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Thread: IDPA Shooters--Ruger Wants Your Input

  1. #11
    Quote Originally Posted by DAB View Post
    Rob Vogel got a lot of shooters....
    I've been a member of and/or shooter of IDPA for probably 15 years. Glock has always been the gun of choice for ESP and SSP.


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  2. #12
    Site Supporter Peally's Avatar
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    If making a shooting team makes real financial or marketing sense I'd like to hear it. People vastly overestimate how common competitive shooters are, how many people give a crap about competition, and how many people spend money based off of a shooter's recommendations. It's a near zero return on investment, and a lot of people don't like that fact because they view sponsorships as some sort of holy prestige laden goal versus the reality of it being a very minor side job. Going off the last USPSA annual reports I can recall, the number of production GMs is maybe something around 150 in the country (that's being very generous), out of maybe roughly 20,000 total members. That's in a country of 50 million households that own firearms (that's 50,000,000). Mathematically that's struggling to even be a drop in the ocean.

    This is all beside the fact that it's an individual sport and there are literally no actual teams.

    The only types that might be worth it to get them sales are the big names (like Doug), but being members of an arbitrary "team" isn't the reason they're going to get those sales at all. Doug could pimp Ruger just fine without a jersey. Like other company teams we see I expect this will either be a gig for funsies (HK) or it'll tank in a few years due to reality setting in (Sig). It's similar to sponsorship in motorsports where it's not about making money, it's about putting cash into the game because the big wigs at the company simply just enjoy it and want it to succeed.

    I'm glad they're finally becoming relevant and making cool shit but they'd sell far more swag getting a boring YouTube personality to play with their latest and greatest gun (nutnfancy, Hickok45, etc). All I'm saying with my snarky comment is either someone at Ruger likes IDPA and USPSA enough to pay Doug for a swanky jersey, or they'll cut their losses once Ruger hits a rough spot and isn't financially booming.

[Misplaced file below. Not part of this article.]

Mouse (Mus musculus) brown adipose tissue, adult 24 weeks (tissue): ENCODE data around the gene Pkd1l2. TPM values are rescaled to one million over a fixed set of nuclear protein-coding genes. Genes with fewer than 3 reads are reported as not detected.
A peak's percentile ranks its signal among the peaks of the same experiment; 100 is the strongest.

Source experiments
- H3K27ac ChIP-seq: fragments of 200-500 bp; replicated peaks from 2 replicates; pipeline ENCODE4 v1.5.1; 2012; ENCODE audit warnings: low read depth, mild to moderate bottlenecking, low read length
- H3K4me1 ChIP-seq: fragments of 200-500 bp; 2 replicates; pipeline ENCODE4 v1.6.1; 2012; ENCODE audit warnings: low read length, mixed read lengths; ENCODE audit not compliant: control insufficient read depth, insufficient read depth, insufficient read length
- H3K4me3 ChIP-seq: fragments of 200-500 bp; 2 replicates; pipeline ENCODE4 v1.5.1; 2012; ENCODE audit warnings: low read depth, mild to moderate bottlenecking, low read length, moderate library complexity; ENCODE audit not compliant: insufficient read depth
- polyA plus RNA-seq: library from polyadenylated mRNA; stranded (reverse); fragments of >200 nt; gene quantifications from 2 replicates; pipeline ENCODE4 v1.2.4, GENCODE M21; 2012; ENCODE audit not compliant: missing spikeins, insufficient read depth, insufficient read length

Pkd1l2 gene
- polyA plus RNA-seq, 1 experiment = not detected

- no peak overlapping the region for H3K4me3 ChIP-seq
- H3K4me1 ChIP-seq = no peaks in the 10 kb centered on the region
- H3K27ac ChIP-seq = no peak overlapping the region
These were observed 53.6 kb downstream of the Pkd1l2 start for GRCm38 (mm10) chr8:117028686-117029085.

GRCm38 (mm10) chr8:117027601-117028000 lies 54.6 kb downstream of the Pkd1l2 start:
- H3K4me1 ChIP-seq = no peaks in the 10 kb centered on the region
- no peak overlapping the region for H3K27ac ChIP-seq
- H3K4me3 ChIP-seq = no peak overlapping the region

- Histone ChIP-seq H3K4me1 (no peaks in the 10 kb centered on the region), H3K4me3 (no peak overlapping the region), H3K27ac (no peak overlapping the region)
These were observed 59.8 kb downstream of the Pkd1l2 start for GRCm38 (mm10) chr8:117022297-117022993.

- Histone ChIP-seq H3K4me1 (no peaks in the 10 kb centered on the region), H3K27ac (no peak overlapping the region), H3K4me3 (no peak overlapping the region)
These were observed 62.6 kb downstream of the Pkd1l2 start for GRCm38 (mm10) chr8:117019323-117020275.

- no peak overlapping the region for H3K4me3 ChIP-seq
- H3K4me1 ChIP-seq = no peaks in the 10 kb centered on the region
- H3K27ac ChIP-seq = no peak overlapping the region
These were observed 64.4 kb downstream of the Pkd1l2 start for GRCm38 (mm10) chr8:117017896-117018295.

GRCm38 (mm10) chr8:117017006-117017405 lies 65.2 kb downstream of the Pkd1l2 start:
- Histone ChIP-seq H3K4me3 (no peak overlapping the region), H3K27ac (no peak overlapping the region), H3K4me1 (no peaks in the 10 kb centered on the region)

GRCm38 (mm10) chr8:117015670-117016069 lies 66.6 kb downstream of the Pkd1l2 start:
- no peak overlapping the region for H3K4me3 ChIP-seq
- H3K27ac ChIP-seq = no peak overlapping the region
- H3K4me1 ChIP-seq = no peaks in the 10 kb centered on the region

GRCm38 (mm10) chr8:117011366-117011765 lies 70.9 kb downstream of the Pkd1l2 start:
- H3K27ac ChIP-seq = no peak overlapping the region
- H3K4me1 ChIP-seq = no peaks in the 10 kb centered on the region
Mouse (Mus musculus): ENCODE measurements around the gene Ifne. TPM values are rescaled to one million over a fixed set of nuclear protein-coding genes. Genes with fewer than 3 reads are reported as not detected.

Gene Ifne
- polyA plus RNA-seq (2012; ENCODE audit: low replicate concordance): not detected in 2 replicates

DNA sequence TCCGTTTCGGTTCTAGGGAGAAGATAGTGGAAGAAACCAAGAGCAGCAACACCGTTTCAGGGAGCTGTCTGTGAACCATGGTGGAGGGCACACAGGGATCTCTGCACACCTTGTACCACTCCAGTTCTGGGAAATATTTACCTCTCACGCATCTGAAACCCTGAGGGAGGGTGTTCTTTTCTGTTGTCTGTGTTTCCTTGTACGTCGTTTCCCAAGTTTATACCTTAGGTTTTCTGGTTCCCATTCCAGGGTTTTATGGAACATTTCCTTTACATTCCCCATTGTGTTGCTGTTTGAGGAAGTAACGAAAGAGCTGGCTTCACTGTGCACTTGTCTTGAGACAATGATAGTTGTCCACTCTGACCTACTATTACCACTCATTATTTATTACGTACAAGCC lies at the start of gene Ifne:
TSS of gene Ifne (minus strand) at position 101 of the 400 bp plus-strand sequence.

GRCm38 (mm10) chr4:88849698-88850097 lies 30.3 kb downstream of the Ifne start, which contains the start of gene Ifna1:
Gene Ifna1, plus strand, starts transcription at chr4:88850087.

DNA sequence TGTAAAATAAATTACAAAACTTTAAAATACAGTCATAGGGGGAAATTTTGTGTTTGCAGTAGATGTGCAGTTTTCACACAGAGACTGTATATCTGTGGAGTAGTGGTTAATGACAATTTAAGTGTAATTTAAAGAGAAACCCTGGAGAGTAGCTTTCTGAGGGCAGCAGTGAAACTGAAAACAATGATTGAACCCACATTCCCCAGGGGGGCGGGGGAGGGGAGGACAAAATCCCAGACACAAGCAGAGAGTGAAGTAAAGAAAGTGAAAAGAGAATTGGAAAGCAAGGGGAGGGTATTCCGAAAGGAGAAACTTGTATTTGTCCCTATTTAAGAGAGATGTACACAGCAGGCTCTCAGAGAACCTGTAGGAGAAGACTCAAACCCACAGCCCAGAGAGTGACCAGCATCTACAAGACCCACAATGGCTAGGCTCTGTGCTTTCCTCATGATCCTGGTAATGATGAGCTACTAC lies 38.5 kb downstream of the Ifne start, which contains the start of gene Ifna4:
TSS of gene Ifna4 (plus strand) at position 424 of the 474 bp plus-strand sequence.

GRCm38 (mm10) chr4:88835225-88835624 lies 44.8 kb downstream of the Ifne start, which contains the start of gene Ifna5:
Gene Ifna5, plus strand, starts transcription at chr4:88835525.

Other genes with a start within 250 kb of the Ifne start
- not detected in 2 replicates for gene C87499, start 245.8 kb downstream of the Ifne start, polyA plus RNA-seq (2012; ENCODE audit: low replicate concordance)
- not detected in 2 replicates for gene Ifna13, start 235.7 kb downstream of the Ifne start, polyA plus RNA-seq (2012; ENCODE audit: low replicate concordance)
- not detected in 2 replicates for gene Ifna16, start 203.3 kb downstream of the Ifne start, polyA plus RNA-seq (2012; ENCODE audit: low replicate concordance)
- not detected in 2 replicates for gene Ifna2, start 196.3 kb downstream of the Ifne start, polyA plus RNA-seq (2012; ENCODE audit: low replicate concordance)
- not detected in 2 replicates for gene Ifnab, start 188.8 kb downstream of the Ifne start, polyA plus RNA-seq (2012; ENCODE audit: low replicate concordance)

Semper Gumby, Always Flexible

  3. #13
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    the problem with this survey idea is the same as Ford and the Edsel: ask everyone what they want in a car/pistol, compile the results, and make what the plurality wants. and then no one buys it because 80% of the respondents don't see their selections on the product. "Ruger doesn't listen to customers" will be the cry.

    i'll stick to my prior post.

    as for IDPA, reading a bit of history, everyone was convinced that a 1911 would beat any other pistol because of it's great trigger. Vogel and Langdon and others showed them otherwise. and the market responded with guns and parts that were suited to this type of shooting. competition has a way of weeding out bad ideas, but it can also be used to showcase a new idea that has not been time tested. maybe it will succeed, maybe it will fail.

  4. #14
    Quote Originally Posted by Peally View Post
    If making a shooting team makes real financial or marketing sense I'd like to hear it. People vastly overestimate how common competitive shooters are, how many people give a crap about competition, and how many people spend money based off of a shooter's recommendations. It's a near zero return on investment, and a lot of people don't like that fact because they view sponsorships as some sort of holy prestige laden goal versus the reality of it being a very minor side job. Going off the last USPSA annual reports I can recall, the number of production GMs is maybe something around 150 in the country (that's being very generous), out of maybe roughly 20,000 total members. That's in a country of 50 million households that own firearms (that's 50,000,000). Mathematically that's struggling to even be a drop in the ocean.